Billionaire Tesla and SpaceX boss Elon Musk supports long-shot Democratic presidential hopeful Andrew Yang.
“I support Yang,” Musk tweeted Saturday in response to a comment about Yang on Dan Carlin’s Hardcore History feed, an account that Musk follows.
And Yang responded: “Thank you Elon — this means a great deal. Congrats on building the future.”
Musk — who is currently worth very nearly $20 billion, according to Forbes — and Yang have stated similar views on the need for a universal basic income (UBI) in the U.S.
“There is a pretty good chance we end up with a universal basic income, or something like that, due to automation,” Musk told CNBC in 2016. “Yeah, I am not sure what else one would do. I think that is what would happen.”
And UBI is of the main tenants of Yang’s campaign platform — he pledges to give $1,000 a month to all American citizens 18 and older. Yang also says his so-called “Freedom Dividend” is necessary as robots and automation replace human workers more rapidly than people can find and be retrained for new jobs.
(Third party projections as to how robots will impact the job market for humans are mixed as to whether automation will make or destroy jobs overall.)
Musk’s previous forays into politics have been charged.
He was heavily criticized for agreeing to sit on three of President Donald Trump’s presidential councils in 2016, before resigning in June 2017 over Trump’s withdrawal from the Paris Climate Agreement.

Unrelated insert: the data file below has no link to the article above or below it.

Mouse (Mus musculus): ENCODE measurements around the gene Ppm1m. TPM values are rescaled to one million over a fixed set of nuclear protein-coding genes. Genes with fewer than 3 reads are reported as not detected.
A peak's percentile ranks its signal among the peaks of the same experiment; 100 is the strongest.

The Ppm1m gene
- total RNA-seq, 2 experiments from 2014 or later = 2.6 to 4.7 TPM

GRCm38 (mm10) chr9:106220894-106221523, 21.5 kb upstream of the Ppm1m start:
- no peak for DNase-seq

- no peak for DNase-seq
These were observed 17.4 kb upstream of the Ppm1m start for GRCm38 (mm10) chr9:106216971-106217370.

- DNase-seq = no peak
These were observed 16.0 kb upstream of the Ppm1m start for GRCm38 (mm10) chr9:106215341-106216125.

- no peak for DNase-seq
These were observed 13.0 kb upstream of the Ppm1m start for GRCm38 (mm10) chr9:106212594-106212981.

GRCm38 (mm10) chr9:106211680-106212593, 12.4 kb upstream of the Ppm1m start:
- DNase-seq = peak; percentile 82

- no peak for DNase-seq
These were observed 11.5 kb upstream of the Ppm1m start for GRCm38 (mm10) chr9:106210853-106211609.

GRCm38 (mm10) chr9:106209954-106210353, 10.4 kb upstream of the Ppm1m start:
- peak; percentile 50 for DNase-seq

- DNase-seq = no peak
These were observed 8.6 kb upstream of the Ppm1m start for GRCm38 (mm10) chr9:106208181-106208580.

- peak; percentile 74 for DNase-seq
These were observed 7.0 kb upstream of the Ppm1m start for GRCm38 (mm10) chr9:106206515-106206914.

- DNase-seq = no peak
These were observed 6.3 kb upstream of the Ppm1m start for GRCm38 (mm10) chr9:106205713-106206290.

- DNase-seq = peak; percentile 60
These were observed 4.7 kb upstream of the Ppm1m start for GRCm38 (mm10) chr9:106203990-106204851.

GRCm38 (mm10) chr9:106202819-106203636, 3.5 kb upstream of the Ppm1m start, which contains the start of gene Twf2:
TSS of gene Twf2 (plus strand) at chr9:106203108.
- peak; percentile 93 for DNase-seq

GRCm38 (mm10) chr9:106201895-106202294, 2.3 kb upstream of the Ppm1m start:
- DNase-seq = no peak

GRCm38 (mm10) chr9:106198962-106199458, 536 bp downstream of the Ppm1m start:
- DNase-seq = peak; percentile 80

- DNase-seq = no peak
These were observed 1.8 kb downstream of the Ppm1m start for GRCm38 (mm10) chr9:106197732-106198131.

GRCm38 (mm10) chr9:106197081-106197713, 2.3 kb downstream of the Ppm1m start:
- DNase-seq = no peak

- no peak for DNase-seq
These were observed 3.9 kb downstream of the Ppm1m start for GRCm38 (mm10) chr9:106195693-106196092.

“Climate change is real. Leaving Paris is not good for America or the world,” he said at the time.
A year later, Musk came under fire for donating almost $40,000 to Protect the House, a Republican political-action committee designed to help Republicans during the 2018 midterm elections.
Musk, both individually and through his companies, donates to candidates, political campaigns and political-action committees. He donates “a nominal amount” to both parties, he has said, “to maintain dialogue.”
“Reports that I am a top donor to GOP are categorically false. I am not a top donor to any political party,” Musk tweeted.
Musk, who was born in Pretoria, South Africa but became an American citizen in 2002, has said he is a registered Independent.
“To be clear, I am not a conservative,” Musk tweeted in 2018. “Am registered independent [and] politically moderate. Doesn’t mean I’m moderate about all issues. Humanitarian issues are extremely important to me [and] I don’t understand why they are not important to everyone.”
Neither SpaceX nor Tesla immediately responded to CNBC Make It’s request for comment on Musk’s political donations. But public data on the Federal Election Commission’s website and OpenSecrets.org (which uses the FEC data) do not show any donations to any individual presidential candidates so far.
Yang’s campaign did not immediately respond to CNBC Make It’s request for comment.
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SpaceX chief Elon Musk
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